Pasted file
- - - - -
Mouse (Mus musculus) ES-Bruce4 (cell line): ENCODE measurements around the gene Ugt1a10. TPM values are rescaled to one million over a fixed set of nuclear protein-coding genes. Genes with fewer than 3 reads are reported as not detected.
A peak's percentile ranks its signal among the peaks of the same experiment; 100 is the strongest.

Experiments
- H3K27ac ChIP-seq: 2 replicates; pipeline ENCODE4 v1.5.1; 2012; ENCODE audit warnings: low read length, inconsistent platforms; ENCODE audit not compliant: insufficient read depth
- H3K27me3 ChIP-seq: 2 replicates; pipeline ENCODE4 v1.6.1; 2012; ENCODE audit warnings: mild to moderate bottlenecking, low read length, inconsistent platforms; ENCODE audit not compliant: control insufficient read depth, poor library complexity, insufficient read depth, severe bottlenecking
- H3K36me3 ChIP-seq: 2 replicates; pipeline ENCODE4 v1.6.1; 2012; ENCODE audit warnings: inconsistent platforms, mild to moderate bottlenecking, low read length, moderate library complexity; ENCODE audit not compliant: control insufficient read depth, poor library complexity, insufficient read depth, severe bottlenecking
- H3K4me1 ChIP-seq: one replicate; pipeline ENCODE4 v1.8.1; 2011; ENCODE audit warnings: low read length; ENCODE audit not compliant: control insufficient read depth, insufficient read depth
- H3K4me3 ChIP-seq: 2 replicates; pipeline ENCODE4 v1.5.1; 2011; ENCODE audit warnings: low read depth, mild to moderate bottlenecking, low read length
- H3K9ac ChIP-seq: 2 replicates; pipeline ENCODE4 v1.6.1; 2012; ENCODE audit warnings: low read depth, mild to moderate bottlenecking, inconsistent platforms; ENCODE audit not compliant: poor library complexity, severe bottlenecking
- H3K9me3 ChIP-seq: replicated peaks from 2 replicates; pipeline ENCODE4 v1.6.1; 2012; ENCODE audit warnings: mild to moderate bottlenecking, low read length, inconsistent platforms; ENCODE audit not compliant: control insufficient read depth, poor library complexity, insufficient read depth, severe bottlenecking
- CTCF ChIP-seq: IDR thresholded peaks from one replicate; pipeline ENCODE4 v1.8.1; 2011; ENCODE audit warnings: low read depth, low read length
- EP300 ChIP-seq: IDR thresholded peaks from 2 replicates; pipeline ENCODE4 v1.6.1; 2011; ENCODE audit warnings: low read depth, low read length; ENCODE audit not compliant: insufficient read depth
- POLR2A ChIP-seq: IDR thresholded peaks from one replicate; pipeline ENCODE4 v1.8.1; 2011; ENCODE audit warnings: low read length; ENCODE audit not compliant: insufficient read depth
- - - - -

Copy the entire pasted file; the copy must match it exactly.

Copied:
Mouse (Mus musculus) ES-Bruce4 (cell line): ENCODE measurements around the gene Ugt1a10. TPM values are rescaled to one million over a fixed set of nuclear protein-coding genes. Genes with fewer than 3 reads are reported as not detected.
A peak's percentile ranks its signal among the peaks of the same experiment; 100 is the strongest.

Experiments
- H3K27ac ChIP-seq: 2 replicates; pipeline ENCODE4 v1.5.1; 2012; ENCODE audit warnings: low read length, inconsistent platforms; ENCODE audit not compliant: insufficient read depth
- H3K27me3 ChIP-seq: 2 replicates; pipeline ENCODE4 v1.6.1; 2012; ENCODE audit warnings: mild to moderate bottlenecking, low read length, inconsistent platforms; ENCODE audit not compliant: control insufficient read depth, poor library complexity, insufficient read depth, severe bottlenecking
- H3K36me3 ChIP-seq: 2 replicates; pipeline ENCODE4 v1.6.1; 2012; ENCODE audit warnings: inconsistent platforms, mild to moderate bottlenecking, low read length, moderate library complexity; ENCODE audit not compliant: control insufficient read depth, poor library complexity, insufficient read depth, severe bottlenecking
- H3K4me1 ChIP-seq: one replicate; pipeline ENCODE4 v1.8.1; 2011; ENCODE audit warnings: low read length; ENCODE audit not compliant: control insufficient read depth, insufficient read depth
- H3K4me3 ChIP-seq: 2 replicates; pipeline ENCODE4 v1.5.1; 2011; ENCODE audit warnings: low read depth, mild to moderate bottlenecking, low read length
- H3K9ac ChIP-seq: 2 replicates; pipeline ENCODE4 v1.6.1; 2012; ENCODE audit warnings: low read depth, mild to moderate bottlenecking, inconsistent platforms; ENCODE audit not compliant: poor library complexity, severe bottlenecking
- H3K9me3 ChIP-seq: replicated peaks from 2 replicates; pipeline ENCODE4 v1.6.1; 2012; ENCODE audit warnings: mild to moderate bottlenecking, low read length, inconsistent platforms; ENCODE audit not compliant: control insufficient read depth, poor library complexity, insufficient read depth, severe bottlenecking
- CTCF ChIP-seq: IDR thresholded peaks from one replicate; pipeline ENCODE4 v1.8.1; 2011; ENCODE audit warnings: low read depth, low read length
- EP300 ChIP-seq: IDR thresholded peaks from 2 replicates; pipeline ENCODE4 v1.6.1; 2011; ENCODE audit warnings: low read depth, low read length; ENCODE audit not compliant: insufficient read depth
- POLR2A ChIP-seq: IDR thresholded peaks from one replicate; pipeline ENCODE4 v1.8.1; 2011; ENCODE audit warnings: low read length; ENCODE audit not compliant: insufficient read depth